Front Porch

Country Rockin’ with the Rebels

Country Rockin’ Rebels: Steve Tahmahkera (drums), Michael Head (lead guitar), Tristan Luhrs. Photo by Nick Abadilla.


Country Rockin’ Rebels play the DiMille’s Stage at Art Around Adams last month. Photo by Liz Abbott.

Mike Head sits in his Cabeza Records music studio in San Carlos, discussing his band, the Country Rockin’ Rebels. “We’re not re-inventing the wheel here,” he says. “In music a lot of the time, that’s the case too.” They are in the gradual process of recording their third full-length CD, with the working title Little Rebel Girl, slated to be the last of a three CD cycle—an idea first originated 10 years ago after Head and cofounder Tristan Luhrs originally teamed up for a Luhrs solo album.

“We had a concept sitting here in the studio that we would go out and perform these songs as a duo, and the concept for the next album was country rock, since the next album was to be Country Rockin’ Rebels. So we started recording the album, just the two of us, and the band just grew out of it. Then we backed into the concept and went out and got different players to go out and play live. It was kind of cool, we had a good idea—not shiny, modern country, but a little more grit, more dirt road, a little bit of rhyming going on, but it was pretty solid country rock style.”

For the most part, Luhrs provided the chord progressions and lyrics, and Head turned his ideas into reality in the studio as arranger and producer, as well as lead guitarist. Most of the songs come from a group of 30 that Luhrs had in mind before the first album was started. As Head puts it, “He’s the basic songwriter, and I sort of make it bigger. I’m just trying to bring his vision to life of the songs I know that he has in his head. And to get a band and make them happen, to put them into reality.”

After releasing their self-titled debut, they had a full band in the studio for 2016’s followup, Ride Rebel Ride. Since then, more changes. “The personnel have evolved a little bit. Tristan Luhrs is the lead singer and acoustic guitar, I got backup vocals and electric guitar, Steve Tahmahkera on drums, Troy Sandoval on bass, Chris Wott on harp. We have a part-time pedal steel and fiddle player, Ted Stern, who plays on the albums and plays a handful of shows a year. Chris has kind of stepped in; he is an up and coming harp player and good songwriter in his own right. That covers the other half.”

“Our motto was ‘too rock for country and too country for rock,’ which we came up with a while back. We knew we were not real, hard-core twangy country, but we’re not straight rock. We’re more rock/Southern rock—when we get together, that’s what comes out. That actually opens you up for a lot of gigs.” The eclectic approach works well for finding an audience, and for a full-time pro musician like Head.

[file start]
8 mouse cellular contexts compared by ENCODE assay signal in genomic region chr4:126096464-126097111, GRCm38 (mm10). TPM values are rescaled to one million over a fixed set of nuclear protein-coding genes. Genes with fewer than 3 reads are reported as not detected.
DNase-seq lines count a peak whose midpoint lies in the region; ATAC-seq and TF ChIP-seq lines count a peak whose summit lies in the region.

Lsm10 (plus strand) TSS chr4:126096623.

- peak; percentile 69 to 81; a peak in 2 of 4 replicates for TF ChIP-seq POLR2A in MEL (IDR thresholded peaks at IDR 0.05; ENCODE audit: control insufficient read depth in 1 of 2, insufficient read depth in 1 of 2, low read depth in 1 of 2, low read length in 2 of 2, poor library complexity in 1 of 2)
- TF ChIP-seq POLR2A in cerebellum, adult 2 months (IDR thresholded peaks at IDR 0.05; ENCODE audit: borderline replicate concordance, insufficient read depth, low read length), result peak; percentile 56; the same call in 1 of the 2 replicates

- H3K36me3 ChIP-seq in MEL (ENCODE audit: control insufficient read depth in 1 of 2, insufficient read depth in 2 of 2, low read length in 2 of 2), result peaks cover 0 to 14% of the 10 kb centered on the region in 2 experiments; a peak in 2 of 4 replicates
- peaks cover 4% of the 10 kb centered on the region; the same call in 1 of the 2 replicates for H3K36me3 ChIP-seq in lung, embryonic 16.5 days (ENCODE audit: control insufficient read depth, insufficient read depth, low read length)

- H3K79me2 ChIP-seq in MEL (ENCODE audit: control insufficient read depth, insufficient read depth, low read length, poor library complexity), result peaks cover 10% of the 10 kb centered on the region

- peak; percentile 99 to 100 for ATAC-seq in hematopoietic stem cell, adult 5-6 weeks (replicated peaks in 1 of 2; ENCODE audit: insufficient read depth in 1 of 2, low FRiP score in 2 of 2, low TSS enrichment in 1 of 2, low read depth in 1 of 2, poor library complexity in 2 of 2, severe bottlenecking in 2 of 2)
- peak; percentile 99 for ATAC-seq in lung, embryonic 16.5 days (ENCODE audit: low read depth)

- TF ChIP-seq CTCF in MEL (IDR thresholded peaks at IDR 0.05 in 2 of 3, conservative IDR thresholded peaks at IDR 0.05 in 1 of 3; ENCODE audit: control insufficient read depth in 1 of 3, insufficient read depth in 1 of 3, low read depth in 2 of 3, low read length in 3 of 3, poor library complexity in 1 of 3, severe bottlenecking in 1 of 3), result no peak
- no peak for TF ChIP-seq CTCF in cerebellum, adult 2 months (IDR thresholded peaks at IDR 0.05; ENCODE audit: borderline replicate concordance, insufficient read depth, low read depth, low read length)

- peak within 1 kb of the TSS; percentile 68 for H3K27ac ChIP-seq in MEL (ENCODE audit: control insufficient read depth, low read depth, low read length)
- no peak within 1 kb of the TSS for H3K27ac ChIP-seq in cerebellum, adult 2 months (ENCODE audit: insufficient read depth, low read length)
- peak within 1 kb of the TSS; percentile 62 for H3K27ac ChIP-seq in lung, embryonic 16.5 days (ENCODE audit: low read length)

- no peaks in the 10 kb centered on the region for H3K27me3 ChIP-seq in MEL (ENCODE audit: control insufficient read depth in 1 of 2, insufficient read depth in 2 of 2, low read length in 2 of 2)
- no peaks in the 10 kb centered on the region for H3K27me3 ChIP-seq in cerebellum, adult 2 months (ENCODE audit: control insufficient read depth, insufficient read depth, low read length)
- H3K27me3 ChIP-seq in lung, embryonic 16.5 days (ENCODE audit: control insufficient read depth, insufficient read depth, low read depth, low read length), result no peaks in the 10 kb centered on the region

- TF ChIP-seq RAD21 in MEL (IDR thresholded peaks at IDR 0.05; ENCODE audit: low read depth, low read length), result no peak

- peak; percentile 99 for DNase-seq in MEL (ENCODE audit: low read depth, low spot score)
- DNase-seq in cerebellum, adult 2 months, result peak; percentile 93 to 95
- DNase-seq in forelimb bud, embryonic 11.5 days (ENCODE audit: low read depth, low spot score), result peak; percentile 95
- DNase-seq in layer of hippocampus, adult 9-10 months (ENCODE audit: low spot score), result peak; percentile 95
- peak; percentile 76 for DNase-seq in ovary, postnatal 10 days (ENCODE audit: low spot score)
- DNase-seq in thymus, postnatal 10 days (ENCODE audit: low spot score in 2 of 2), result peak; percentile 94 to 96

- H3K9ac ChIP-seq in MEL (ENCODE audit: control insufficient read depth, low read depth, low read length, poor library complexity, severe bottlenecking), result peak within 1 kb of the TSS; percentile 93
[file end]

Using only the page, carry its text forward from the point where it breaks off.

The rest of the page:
“We can play what we want, including cover shows—Pink Floyd, Elvis, and Tom Petty. Early influences. That’s good for me, as a full-time musician, it’s a tough go. I think it’s good; people really dig it.”

On the country side of the ledger, some of their influences are not hard to miss: Johnny Cash, outlaw Bakersfield country stars, but Head is also quick to point to the White Stripes and adds, “We’re from the ‘Rolling Stones is the best country rock band ever’ crowd.”

About Jack White’s punk and blues-influenced garage band White Stripes, Head is very enthused. “They influenced me and Tristan a lot early on. They were a non-blues blues band, a duo. A lot about the life, the immediacy of it: get a good take no matter what it takes. Kind of like that Stones thing, where maybe it isn’t note for note if you sat and analyzed it, but they play and play and then all of a sudden, it locks in somewhere. Maybe three songs in, and it’s like “oh, that’s the Stones, that kind of swagger.” He plays live and in the studio on a gold Airline electric guitar, the same model as the red one used by White, and loves the sound it produces.

Originally from Virginia, Head’s dad owned a music store full of records and juicy top-grade electric guitars. “I was a Jimmy Page guy. I would look at the albums when I was a kid, and see ‘produced by Jimmy Page.’ I went, ‘that guy’s cool, I want to be that guy.’ I consider some of Led Zeppelin’s songs little orchestras. These guys were building little rock symphonies, they really were.” After finding a home in Ocean Beach and a partner named Tom Trapp, he gradually took on the role himself, at first recording bands for free on analog equipment.

“Then some started saying, ‘Hey, we’ll pay you to record us.’ 10 bucks an hour, then 15, and it got to 20 and 25 an hour. It just grew from there, 100% by word of mouth. We had an eight-track, and a 16-track, one inch; so we’ve moved on to the next big thing, so to speak. Tom Trapp was a big part of getting me going. He’s moved on to Texas.”

“I consider myself West Coast by now, more than half of my life out here. Sort of grew up in OB. Then I went to GIT (Guitar Institute of Technology) in Hollywood, and I came back to San Diego, full circle. It’s kind of cool, OB never leaves you a hundred percent.” He runs the music the OB Farmer’s Market music and books the bands for the OB Street Fair.